Friday, March 6, 2015

Biscuit Quilt or Puff Coverlet Instructions for Easy Sewing, No Quilting Required



Blue and White Alternating Squares with Colorful Backing Binding
Completed Biscuit Squares with Colorful Trim
Making a biscuit quilt or puff coverlet is one of the easiest craft quilting projects, requiring only simple sewing and the ability to sew a reasonably straight seam. Use leftover fabrics, randomly placed, or create a design with the squares.

The general concept of the puff quilt is that two squares are sewn together, one larger than the other one, and the sewn squares are joined together to form a coverlet. You can choose any size you want for the squares and for the quilt, and squares aren’t required. I’ve seen a Simplicity pattern that uses 7 1/2 by 9 inch rectangles to make a reversible puff coverlet, but you have to watch the direction of the rectangles.
Blue and white alternating puffs or biscuits assembled for pillow or doll quilt
A Nine-Patch Square is a Practice Piece


I prefer top squares that are about 6 inches to start, with the bottom square 5 inches. This makes completed squares about 4 inches. I also prefer light colors for the bottom squares, although they don’t show if you use a backing fabric for the quilt. Lighter colors on the bottom will let you choose a light color for the backing fabric; otherwise, you’ll have to use a dark color or a heavy fabric to prevent the backs of the squares from showing through.


Wash and dry all the fabrics before you start. Iron if necessary.


Cut as many 6-inch top squares as you want to try your luck with, and an equal number of 5-inch squares. Once you’ve tried this, you may want to try even smaller squares. Make your top square an inch larger than the bottom square unless you’re making top squares less than 4 inches. With a 4-inch (or less) top square, use 1/2 inch smaller squares for the bottom. A 4-inch top square matches best with a 3-1/2 inch bottom square.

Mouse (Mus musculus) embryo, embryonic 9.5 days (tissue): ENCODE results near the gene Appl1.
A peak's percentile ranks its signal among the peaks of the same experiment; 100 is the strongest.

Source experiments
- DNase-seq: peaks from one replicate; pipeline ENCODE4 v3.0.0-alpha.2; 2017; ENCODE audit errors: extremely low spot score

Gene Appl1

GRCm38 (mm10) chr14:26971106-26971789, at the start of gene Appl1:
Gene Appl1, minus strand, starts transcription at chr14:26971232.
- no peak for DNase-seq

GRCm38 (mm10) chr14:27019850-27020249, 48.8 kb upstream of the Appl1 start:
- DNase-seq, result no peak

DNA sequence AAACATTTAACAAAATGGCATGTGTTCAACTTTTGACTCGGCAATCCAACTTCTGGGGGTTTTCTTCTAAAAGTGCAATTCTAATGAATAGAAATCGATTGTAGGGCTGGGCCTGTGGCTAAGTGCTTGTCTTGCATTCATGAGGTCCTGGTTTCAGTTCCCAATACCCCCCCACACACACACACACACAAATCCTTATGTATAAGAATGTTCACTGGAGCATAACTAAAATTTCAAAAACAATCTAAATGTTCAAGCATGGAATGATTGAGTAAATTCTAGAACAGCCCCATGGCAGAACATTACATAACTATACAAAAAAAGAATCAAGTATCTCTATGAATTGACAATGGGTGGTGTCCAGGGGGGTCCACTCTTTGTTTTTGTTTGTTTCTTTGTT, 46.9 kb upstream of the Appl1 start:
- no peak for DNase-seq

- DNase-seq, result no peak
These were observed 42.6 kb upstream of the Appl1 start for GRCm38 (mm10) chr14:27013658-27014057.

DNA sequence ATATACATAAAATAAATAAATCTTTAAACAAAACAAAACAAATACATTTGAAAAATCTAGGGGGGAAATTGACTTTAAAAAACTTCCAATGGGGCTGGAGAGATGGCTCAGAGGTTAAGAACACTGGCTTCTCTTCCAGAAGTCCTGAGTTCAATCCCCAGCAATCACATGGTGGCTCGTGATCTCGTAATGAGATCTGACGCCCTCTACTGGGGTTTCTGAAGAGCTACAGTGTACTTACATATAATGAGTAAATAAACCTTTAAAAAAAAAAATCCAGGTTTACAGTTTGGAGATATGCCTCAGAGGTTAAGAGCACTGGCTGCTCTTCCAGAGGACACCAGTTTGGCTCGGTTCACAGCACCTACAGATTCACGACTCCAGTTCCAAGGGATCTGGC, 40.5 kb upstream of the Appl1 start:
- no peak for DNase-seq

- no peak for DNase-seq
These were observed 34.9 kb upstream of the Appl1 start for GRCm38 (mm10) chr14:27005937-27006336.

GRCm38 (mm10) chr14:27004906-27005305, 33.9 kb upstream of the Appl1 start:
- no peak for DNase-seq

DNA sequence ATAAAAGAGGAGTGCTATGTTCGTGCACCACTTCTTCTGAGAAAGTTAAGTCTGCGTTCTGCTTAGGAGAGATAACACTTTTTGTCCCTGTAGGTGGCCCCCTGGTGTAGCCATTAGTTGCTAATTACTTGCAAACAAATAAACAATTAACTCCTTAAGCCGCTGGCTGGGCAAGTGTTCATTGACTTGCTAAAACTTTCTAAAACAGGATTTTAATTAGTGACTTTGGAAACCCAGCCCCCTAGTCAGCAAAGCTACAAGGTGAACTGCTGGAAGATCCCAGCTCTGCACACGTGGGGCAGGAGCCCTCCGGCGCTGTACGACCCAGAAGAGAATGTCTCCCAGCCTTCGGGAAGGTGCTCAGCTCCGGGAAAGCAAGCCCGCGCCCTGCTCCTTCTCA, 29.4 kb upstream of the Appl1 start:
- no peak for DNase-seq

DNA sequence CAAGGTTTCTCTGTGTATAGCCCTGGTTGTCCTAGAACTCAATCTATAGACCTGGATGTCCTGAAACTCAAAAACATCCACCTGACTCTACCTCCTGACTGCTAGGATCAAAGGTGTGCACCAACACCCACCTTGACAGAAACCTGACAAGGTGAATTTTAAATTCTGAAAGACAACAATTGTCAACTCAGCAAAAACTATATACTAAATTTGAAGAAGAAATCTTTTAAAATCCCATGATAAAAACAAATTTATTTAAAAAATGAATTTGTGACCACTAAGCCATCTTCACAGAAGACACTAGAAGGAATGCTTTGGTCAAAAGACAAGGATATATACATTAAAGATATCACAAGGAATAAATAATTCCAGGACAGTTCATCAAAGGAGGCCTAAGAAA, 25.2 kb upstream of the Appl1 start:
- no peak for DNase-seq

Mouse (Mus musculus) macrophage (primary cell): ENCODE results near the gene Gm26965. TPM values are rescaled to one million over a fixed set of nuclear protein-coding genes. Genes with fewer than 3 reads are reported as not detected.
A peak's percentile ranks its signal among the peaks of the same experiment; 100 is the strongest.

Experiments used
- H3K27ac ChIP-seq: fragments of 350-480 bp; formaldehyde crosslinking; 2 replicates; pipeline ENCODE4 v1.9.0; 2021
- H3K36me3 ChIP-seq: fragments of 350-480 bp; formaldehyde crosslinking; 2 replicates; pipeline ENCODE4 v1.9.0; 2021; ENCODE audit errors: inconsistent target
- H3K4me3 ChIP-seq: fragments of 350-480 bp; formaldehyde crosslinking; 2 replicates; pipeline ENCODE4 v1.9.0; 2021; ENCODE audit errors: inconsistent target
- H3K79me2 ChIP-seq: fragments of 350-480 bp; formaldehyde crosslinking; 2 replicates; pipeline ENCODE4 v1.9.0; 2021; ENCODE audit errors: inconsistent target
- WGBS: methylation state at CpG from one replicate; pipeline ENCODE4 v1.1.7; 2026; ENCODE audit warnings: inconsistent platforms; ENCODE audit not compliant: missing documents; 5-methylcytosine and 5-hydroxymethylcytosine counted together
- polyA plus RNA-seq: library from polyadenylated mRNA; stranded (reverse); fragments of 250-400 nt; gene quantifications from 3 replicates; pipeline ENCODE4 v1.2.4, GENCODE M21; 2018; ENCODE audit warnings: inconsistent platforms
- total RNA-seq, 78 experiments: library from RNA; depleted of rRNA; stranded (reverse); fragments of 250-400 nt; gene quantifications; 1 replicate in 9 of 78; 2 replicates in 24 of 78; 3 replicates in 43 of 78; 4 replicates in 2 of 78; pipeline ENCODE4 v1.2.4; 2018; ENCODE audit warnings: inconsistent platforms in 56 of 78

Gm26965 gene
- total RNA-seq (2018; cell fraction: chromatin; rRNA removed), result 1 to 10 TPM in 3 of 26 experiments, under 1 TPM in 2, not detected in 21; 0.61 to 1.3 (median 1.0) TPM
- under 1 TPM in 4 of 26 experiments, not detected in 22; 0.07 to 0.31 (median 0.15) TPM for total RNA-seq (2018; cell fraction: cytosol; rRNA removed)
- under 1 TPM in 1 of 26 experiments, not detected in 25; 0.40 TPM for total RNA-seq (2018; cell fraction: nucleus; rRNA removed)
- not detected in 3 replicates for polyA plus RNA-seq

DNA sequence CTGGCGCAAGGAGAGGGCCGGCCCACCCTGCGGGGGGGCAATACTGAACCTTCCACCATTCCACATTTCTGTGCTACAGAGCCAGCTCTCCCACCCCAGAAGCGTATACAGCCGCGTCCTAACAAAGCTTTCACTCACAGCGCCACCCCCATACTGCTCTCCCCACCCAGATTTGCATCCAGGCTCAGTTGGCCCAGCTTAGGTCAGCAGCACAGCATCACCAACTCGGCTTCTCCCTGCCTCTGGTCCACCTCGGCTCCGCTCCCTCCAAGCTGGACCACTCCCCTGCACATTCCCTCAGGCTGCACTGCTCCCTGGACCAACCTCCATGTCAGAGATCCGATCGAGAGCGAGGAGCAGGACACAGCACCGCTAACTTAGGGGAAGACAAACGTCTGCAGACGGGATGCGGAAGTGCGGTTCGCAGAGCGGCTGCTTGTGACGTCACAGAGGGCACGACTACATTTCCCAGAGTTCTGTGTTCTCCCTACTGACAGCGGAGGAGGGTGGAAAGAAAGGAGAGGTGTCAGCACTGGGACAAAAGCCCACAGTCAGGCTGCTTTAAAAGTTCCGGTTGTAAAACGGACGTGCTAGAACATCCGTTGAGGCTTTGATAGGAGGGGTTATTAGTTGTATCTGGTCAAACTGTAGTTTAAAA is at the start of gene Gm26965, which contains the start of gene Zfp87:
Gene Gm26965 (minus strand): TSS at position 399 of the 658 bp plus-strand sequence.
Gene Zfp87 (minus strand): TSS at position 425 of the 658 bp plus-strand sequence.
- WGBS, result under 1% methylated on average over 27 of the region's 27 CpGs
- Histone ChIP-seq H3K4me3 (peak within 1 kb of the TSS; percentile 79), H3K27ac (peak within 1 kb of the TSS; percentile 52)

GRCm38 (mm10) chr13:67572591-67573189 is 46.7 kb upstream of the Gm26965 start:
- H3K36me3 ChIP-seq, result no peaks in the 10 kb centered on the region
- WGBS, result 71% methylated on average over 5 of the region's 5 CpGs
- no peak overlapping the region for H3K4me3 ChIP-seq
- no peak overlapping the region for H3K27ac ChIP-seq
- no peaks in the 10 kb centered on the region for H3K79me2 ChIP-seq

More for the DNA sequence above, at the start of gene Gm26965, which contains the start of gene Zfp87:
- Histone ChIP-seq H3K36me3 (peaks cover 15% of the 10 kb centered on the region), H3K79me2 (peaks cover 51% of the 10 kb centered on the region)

Match each 6-inch square with 5-inch square, right sides together and wrong sides showing. Line up the top left corner, then pin all corners to make the stitching easier. Make a pleat in the center on three sides. If you have a zipper foot with your sewing machine, it works well for all of the stitching in this quilt. Use about 1/8-inch seam allowance. Starting about an inch from the corner, stitch around the three sides and an inch into the fourth side, leaving an opening for turning the square. Press around the edges of the squares once they’re turned. Make as many as you need for your project.
Sewing about one-eighth inch from the edge and making pleat about center of seam
Stitch around the square with a 1/8 inch seam allowance and a pleat in the center


Design your quilt by laying the squares on a flat surface with open edges at the top and moving them around until you like the combinations and the size. You can make a baby quilt with 7 squares by 9 squares in the 6-inch size, or 63 squares, but you can make a large pillow with 16 squares (4 by 4) or a 12 inch pillow with 9 squares.